WASHINGTON --- When the Army, industry and local governments team up in "live-fire" cyber exercises, the results are mutually beneficial, said Col. Andrew O. Hall.
Hall, director of Army Cyber Institute, and other cyber experts spoke at an Association of the U.S. Army-sponsored forum on cyber issues, Dec. 13.
The reason that robust exercises are beneficial, he said, is that gaps in cyber defense become apparent and leaders of these communities learn what actions they must take to defend themselves.
In turn, lessons learned help the Army to better understand how to defend all the networks, which are all vital to national security, he continued.
A good example of this collaboration, Hall said, is the Jack Voltaic cybersecurity exercise. In 2016, the exercise brought together representatives from the Army and critical infrastructure sectors in New York City including finance, energy, telecommunications, emergency management, and city government to respond to a two-day simulated cyber-attack against the city.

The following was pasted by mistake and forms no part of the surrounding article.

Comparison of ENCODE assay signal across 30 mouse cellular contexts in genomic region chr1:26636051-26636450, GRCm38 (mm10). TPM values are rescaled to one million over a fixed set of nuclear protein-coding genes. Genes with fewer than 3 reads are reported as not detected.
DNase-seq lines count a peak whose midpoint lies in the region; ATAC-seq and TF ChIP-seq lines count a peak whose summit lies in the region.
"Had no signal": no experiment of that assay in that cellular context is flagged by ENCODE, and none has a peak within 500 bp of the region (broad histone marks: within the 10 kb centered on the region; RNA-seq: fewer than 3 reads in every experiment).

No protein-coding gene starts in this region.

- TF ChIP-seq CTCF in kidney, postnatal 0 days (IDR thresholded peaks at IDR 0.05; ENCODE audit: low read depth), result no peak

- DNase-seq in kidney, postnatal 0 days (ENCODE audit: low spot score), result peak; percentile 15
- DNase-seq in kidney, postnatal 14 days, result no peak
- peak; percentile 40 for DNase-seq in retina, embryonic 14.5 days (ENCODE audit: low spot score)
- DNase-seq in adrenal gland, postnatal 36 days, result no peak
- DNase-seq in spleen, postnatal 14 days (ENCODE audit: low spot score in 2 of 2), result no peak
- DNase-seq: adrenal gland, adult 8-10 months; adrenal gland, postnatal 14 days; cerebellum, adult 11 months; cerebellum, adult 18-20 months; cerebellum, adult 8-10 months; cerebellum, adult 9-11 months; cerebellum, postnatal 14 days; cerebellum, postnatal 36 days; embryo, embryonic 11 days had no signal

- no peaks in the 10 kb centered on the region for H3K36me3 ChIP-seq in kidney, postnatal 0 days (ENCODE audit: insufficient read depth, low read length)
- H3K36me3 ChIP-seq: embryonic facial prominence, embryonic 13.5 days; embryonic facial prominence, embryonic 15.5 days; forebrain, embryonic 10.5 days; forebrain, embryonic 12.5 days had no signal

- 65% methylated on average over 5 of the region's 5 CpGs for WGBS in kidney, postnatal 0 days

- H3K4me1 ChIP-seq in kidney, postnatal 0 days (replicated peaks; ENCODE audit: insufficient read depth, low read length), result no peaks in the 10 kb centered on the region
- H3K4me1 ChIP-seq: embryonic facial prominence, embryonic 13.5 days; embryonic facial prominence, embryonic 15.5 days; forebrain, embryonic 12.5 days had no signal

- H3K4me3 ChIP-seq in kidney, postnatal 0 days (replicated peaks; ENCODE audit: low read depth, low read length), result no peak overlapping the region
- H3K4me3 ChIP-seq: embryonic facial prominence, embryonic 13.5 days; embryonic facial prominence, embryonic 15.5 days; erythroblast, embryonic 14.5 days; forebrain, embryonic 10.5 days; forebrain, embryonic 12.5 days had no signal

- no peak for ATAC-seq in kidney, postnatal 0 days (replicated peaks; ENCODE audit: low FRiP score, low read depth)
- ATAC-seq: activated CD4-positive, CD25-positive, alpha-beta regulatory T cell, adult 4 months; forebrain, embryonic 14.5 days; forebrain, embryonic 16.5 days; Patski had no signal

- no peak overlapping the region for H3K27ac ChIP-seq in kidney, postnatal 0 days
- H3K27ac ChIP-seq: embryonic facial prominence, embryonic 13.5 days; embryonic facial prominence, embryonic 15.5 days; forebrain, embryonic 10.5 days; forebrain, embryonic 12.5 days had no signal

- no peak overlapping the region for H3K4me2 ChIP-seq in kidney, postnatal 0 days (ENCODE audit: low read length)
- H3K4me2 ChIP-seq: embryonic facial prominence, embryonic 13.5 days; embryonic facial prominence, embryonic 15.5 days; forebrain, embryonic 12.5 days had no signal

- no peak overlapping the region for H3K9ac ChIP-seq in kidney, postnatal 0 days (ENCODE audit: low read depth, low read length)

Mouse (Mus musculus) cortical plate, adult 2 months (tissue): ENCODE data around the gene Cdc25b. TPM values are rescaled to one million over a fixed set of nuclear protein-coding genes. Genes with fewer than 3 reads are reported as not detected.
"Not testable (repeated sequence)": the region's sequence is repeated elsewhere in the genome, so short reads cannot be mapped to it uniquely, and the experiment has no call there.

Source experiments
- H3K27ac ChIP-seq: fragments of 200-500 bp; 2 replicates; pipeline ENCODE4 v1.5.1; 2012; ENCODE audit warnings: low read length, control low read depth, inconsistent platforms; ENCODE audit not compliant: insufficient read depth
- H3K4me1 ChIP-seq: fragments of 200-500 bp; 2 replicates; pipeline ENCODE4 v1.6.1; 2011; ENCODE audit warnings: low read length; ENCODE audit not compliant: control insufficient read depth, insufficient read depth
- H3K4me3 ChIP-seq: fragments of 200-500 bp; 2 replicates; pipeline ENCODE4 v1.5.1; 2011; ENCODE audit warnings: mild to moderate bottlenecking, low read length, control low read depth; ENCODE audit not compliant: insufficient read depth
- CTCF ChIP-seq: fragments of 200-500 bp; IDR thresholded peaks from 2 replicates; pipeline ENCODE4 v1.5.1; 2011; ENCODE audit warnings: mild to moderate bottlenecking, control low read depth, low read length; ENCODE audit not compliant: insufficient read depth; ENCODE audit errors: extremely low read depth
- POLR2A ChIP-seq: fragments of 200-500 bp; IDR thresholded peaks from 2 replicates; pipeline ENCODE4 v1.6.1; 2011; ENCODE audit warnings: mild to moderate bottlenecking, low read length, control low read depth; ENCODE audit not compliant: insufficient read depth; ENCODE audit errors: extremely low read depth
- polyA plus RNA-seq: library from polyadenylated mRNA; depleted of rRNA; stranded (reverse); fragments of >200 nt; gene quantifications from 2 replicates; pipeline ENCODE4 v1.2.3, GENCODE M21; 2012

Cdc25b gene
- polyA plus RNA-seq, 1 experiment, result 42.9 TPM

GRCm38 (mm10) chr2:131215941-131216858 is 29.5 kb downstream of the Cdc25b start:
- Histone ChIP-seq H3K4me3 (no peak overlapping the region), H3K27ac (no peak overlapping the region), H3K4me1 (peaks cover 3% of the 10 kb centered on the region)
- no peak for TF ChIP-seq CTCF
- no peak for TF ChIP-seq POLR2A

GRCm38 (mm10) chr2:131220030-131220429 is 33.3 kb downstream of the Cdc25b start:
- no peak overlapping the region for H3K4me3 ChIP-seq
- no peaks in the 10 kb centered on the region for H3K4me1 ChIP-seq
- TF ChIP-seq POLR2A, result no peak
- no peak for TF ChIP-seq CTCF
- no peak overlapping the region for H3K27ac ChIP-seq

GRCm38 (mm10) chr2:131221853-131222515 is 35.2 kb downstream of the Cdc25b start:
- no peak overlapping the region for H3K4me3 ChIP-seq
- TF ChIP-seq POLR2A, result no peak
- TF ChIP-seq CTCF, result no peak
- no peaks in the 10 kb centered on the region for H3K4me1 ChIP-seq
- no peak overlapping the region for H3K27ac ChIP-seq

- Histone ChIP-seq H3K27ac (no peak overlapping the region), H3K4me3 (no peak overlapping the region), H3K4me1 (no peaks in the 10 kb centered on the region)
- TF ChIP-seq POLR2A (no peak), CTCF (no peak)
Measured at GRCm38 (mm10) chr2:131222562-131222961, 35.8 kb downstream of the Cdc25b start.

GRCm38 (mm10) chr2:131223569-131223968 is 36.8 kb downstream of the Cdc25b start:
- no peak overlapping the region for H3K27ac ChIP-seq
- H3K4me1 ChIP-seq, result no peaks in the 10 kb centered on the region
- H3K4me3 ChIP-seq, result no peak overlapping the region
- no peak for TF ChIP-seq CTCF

Participants were also invited to West Point, where they got a crack at using ACI's cyber simulation center, he added. ACI published a report describing the methodology of the exercise, results, and possible improvements so that other cities may replicate or build upon the exercise.
Natasha Cohen, director, Cyber Policy and Client Strategy, BlueVoyant, pointed to several case studies that show a variety of ways that the military can partner with the private sector and local government to address the diverse nature of the threat, which she said is growing in part because of the proliferation of hacking tools that enable relatively low-skilled users to conduct operations against a variety of targets.
In 2015, the Maryland National Guard responded to real-world, distributed denial-of-service attacks in Baltimore, she said. DDoS attacks occur when multiple computer systems become infected, essentially shutting down targeted systems, in this case, the state of Maryland's.